I have a beginners guide tutorial for how to use Handbrake here:
www.moviestudiozen.com/free-tutorials/miscellaneous-help-tutorials/595-handbrake-v1-1-1-beginners-guide-for-best-video-export-settings
:idea: Remember to turn everything off at least once a week, including your brain, then sit somewhere quiet and just chill out.
Unplugging is the best way to find solutions to your problems. If you would like to share some love, post a customer testimonial or make a donation.
Peace :)
08 Jun 2020 16:53 #7

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Replied by zuma on topic GPU Upgrade question

Thanks Doc! At 2am, somewhere in my sleep, I had a similar thought. My idea was sillier, though. I was thinking, "Hey, what if I uncompress to .avi and edit with those clips?" Even though that would be silly, like uncompressing mp3s to .wav files, I thought it might work. Your idea is much better - keep the frame rate constant. If I understand you correctly, you are suggesting I stick to .mp4 and simply make sure it is a constant frame rate at 29.97fps. For science, I will give this a go with these existing clips.

I'm curious, what do you think is going on with Preview performance in the Magix versions of VMS (15 and onwards)? Particularly, the fact that I can still open the same project in both 14 and 17 and that Preview runs better in 14. The final renders are, without a d0ubt, miles ahead in 17. If the experiment with converting to constant frame rate is a success, this won't really matter from a practical perspective. Like I said, just curious.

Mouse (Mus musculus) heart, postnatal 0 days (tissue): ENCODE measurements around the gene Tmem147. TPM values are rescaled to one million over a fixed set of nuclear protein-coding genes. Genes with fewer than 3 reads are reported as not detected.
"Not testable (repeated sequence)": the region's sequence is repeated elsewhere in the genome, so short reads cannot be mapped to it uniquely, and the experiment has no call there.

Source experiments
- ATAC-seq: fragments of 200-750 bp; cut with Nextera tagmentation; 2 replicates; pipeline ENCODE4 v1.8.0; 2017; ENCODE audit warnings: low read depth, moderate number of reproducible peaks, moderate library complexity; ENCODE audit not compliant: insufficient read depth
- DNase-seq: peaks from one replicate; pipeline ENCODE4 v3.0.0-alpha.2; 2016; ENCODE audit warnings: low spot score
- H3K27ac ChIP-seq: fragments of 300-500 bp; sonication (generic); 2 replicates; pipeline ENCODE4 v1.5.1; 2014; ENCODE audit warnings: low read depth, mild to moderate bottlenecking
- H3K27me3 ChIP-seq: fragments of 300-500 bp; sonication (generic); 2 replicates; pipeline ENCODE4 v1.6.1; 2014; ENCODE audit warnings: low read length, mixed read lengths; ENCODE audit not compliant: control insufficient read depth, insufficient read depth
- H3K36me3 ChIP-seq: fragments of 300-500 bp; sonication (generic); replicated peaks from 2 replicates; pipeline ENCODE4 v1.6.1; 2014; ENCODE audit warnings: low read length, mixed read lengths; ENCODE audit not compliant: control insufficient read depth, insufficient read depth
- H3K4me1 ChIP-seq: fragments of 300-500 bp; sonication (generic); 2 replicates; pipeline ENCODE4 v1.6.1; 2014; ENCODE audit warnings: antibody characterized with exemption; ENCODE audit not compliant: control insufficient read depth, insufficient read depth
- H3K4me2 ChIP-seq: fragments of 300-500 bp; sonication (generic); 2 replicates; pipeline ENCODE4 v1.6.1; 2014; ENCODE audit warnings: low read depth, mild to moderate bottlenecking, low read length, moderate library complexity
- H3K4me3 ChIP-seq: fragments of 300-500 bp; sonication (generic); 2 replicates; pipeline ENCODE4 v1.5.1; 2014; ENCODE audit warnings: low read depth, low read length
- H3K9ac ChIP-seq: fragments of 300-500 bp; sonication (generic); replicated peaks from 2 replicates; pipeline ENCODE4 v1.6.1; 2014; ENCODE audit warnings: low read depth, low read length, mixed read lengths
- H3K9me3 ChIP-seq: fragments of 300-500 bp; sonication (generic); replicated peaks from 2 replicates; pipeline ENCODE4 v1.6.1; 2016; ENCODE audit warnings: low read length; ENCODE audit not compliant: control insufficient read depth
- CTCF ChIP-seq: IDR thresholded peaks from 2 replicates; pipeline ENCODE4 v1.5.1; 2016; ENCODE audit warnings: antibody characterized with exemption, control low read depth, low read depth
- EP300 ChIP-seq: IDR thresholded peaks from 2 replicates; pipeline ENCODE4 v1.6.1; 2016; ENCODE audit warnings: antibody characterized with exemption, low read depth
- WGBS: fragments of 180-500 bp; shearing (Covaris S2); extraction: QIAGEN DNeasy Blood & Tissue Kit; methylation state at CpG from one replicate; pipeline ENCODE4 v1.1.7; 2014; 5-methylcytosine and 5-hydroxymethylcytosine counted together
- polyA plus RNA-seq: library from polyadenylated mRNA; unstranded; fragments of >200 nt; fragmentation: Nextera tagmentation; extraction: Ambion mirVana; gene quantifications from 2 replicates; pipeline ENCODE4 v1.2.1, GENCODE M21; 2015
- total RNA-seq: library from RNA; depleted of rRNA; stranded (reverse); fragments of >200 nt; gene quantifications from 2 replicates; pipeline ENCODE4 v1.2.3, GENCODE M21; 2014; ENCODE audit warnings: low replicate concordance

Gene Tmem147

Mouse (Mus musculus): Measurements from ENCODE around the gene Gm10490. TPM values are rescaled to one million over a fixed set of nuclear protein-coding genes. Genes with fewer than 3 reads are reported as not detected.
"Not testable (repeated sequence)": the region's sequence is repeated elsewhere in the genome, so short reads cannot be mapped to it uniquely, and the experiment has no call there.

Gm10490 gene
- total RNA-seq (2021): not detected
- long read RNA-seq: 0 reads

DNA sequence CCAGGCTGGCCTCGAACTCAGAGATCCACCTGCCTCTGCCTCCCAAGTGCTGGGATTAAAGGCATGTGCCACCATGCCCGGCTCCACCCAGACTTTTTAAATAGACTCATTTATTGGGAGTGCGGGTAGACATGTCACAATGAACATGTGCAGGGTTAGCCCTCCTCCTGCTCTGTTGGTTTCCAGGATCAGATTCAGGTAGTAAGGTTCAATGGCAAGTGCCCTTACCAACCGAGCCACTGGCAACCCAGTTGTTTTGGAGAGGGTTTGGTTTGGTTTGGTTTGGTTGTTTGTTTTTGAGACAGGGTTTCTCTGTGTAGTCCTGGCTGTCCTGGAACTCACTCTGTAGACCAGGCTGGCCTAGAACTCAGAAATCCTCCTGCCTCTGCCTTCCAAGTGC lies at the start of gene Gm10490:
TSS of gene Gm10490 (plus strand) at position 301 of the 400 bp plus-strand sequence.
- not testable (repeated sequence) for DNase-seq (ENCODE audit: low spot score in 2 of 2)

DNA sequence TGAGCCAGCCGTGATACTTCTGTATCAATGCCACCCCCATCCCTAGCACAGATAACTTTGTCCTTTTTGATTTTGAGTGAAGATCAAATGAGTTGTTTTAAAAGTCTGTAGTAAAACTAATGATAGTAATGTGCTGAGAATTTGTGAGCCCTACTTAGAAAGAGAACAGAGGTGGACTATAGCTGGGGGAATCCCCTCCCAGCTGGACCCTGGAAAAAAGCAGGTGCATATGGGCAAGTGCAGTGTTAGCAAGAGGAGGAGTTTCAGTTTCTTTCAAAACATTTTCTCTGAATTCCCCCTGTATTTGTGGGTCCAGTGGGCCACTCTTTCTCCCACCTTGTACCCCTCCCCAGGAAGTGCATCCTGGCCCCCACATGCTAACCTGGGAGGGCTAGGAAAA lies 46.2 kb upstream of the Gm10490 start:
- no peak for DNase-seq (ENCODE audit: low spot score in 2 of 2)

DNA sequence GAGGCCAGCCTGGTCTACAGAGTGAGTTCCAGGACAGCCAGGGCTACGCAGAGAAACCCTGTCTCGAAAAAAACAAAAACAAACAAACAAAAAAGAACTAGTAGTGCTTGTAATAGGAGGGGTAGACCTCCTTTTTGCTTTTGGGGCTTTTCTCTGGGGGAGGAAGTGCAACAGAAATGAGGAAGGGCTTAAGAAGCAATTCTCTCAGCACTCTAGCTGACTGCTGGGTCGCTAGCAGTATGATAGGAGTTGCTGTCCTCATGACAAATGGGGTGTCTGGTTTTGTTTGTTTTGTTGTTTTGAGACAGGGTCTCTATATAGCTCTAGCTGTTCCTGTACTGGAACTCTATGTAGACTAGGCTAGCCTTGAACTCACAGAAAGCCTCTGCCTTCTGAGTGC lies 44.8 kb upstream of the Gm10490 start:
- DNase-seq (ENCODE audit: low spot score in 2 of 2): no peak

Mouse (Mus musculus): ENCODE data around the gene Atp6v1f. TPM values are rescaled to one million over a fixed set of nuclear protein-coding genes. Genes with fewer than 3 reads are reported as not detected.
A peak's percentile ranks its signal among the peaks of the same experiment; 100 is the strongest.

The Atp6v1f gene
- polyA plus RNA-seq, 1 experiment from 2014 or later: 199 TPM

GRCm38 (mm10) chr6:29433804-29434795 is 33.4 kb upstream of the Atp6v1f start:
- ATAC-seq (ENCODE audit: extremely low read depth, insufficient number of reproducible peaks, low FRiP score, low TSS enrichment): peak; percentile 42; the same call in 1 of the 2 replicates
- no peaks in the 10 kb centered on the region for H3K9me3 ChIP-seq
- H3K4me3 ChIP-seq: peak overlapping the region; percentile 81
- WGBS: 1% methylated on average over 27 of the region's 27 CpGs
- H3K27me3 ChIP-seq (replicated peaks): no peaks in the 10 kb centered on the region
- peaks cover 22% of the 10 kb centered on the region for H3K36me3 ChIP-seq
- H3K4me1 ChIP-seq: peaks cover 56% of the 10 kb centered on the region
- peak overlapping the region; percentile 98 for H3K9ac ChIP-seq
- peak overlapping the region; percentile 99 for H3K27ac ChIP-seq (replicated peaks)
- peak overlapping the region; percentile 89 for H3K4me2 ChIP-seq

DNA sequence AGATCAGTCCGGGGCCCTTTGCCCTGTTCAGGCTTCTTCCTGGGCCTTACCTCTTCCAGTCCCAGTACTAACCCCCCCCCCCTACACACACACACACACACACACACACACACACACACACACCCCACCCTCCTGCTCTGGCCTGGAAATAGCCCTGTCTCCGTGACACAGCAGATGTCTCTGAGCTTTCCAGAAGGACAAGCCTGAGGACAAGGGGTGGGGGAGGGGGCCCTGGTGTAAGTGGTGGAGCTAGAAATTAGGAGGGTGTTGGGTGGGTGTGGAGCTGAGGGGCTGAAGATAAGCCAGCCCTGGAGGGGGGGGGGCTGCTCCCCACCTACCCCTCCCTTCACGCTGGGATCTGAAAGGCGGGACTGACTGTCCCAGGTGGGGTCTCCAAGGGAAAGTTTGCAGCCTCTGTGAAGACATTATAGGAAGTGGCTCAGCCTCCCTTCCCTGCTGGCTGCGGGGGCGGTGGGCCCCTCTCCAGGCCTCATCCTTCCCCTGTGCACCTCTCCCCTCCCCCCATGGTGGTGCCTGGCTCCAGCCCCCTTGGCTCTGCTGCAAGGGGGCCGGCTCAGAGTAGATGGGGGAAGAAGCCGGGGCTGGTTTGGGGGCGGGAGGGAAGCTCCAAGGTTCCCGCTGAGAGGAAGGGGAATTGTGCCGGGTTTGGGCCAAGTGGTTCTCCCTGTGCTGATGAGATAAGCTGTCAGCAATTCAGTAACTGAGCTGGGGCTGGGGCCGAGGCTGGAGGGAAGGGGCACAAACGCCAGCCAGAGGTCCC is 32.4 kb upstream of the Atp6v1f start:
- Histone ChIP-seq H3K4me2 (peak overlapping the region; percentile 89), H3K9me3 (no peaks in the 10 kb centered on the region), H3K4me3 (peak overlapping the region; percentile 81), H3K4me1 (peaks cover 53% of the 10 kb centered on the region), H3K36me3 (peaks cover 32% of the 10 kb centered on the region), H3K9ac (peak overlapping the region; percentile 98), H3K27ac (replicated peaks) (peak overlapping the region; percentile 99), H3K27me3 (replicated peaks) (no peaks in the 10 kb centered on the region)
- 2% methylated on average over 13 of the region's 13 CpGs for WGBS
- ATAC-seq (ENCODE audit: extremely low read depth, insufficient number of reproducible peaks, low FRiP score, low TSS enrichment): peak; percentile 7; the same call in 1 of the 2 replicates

Another question - If one had a camera that shot at a constant frame rate, would shooting uncompressed also be beneficial to the editing process? (Are "prosumer" cameras even capable of shooting uncompressed anymore?) In other words, would heavier loads like Multicam editing benefit from a larger, uncompressed file? I ask because I DO want to upgrade my camera at some point. I don't have the cash for a Sony A7S. Any suggestions at the sub $1000 are most welcomed. :wink:
09 Jun 2020 02:34 #8

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Replied by DoctorZen on topic GPU Upgrade question

If I understand you correctly, you are suggesting I stick to .mp4 and simply make sure it is a constant frame rate at 29.97fps.

Yes, stick with mp4 when using Handbrake. I always give people the simplest and easiest solutions first.
I know that Handbrake works 100% of the time, for converting Variable Frame Rate to Constant Frame Rate.

If you have the patience to try something a little more professional, you could try converting the mobile phone video to Cineform.avi format.
I have never tested Cineform.avi format for converting Variable Frame Rate to Constant Frame Rate, so not sure if it will work - technically speaking it should be OK.